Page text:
Pilot ID’d After Drone Hits Space Needle

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The FAA’s drone registry appears to have helped authorities in Seattle identify the owner of an aircraft that clipped the iconic Space Needle on New Year’s Eve. The drone had its camera rolling as it approached the 605-foot tower as workers prepared for a New Year’s light display on the very top of the structure. The aircraft clipped a guard rail before coming to rest what appears to be a few feet away from the workers. No one was hurt and nothing was damaged on the Space Needle but the drone owner may be facing charges.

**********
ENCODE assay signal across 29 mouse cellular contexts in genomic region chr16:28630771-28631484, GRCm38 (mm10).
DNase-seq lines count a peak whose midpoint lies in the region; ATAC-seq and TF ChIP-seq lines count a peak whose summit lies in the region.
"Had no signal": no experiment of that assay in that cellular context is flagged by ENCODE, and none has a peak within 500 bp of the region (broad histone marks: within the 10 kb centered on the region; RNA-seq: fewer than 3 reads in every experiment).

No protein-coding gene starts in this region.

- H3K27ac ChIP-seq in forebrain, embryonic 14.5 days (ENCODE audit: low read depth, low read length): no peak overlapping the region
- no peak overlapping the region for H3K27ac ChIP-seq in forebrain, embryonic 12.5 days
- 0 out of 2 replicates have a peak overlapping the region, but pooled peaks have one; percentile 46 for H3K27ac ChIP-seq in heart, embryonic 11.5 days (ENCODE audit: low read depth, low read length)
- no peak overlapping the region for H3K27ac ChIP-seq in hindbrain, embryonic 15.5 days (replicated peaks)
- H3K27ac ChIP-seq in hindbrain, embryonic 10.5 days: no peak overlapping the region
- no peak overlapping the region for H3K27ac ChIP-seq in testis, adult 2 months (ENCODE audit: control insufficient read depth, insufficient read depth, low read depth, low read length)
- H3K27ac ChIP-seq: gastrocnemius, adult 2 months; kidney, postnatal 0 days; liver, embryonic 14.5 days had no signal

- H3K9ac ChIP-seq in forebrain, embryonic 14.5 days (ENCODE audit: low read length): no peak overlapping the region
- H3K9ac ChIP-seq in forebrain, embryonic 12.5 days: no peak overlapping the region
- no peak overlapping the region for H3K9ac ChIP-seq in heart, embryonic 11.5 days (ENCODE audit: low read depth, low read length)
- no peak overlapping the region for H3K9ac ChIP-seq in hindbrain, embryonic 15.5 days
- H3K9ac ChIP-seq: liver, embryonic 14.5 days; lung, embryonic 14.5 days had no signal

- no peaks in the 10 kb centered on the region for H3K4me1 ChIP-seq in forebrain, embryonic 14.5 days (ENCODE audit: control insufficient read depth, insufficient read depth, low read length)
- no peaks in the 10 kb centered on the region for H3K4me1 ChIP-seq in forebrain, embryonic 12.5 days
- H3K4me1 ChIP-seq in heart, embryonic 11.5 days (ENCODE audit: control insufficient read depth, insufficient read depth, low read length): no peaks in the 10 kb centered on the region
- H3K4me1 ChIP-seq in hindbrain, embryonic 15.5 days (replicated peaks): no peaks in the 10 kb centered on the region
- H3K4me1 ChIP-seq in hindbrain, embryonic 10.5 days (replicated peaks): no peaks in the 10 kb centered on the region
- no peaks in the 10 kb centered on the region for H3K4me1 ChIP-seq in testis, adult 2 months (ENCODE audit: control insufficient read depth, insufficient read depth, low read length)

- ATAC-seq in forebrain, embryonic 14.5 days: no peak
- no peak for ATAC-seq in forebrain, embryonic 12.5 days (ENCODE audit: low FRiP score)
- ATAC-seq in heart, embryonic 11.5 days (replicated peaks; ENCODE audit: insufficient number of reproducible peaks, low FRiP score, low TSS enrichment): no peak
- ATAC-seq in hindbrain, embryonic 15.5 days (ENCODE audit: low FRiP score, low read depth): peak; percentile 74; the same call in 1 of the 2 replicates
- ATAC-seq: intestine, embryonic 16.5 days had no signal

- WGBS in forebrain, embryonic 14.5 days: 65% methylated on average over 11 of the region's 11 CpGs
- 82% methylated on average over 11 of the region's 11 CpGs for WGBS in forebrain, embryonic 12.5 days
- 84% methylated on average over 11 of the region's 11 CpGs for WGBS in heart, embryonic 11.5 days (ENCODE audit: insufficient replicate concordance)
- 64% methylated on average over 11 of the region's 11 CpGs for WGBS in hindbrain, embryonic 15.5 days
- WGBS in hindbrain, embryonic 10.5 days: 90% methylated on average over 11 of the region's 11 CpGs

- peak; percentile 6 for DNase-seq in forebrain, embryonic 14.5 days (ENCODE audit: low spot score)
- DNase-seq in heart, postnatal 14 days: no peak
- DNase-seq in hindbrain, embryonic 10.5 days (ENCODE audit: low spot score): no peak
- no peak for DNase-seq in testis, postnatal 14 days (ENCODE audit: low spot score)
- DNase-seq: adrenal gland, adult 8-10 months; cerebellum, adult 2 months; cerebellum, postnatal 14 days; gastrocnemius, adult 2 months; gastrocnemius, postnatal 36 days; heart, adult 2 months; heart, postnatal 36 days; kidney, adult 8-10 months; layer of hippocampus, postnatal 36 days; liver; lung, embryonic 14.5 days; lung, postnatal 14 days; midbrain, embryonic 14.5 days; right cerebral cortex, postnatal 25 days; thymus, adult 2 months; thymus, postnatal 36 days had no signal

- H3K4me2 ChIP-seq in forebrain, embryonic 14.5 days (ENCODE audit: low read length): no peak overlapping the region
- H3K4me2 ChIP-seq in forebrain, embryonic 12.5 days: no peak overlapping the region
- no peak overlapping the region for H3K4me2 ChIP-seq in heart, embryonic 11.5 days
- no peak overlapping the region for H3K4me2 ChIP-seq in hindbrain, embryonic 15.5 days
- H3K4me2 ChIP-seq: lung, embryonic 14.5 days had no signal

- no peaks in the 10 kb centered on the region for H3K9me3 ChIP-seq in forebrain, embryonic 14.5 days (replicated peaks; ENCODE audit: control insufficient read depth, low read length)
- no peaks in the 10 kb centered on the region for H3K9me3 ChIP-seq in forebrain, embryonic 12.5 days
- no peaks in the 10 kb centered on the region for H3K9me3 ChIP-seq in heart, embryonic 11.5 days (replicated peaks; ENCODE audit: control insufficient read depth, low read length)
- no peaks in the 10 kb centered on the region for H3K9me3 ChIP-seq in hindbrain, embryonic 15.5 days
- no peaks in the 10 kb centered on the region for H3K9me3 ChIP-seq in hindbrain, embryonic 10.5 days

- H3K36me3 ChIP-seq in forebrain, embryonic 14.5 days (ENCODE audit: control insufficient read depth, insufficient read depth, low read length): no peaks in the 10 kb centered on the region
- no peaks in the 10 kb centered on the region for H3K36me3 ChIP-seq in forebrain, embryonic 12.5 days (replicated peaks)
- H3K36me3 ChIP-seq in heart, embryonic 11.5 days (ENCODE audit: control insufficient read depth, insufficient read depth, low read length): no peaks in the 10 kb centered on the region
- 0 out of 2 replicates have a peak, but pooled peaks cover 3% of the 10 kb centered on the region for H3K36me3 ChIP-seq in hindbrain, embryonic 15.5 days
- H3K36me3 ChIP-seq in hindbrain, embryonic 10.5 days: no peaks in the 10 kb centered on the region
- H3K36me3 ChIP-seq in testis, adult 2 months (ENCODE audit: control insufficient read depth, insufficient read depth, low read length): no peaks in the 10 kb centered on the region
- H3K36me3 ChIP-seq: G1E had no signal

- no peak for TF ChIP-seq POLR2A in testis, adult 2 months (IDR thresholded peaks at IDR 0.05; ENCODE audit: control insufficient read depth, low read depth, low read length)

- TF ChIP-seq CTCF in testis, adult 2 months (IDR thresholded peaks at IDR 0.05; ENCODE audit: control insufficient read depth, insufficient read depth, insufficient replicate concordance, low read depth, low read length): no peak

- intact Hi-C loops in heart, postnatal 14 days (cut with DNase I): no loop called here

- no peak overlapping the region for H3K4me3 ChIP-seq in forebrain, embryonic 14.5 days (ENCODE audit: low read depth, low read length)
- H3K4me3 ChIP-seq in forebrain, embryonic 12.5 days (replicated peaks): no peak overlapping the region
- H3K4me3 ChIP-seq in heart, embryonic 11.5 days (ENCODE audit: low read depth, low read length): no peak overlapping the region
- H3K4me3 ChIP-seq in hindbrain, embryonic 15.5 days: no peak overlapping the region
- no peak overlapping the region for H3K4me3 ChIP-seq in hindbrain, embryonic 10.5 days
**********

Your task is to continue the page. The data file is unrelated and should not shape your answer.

Assuming he doesn’t have an exemption, the flight busted the FAA’s 400-foot maximum altitude by hundreds of feet and the presence of the workers means it was in violation of rules on overflying people. Seattle Police officials told local media they are considering charges of reckless endangerment against the pilot. It’s not clear whether the aircraft was being flown recreationally or for a commercial purpose. It’s also not the first time it’s happened. “It looks like the drone tractor beam we installed on the Space Needle is working,” Space Needle CEO Ron Sevart sarcastically told CNN in a statement. “This is the third time we’ve recovered a drone on our property.”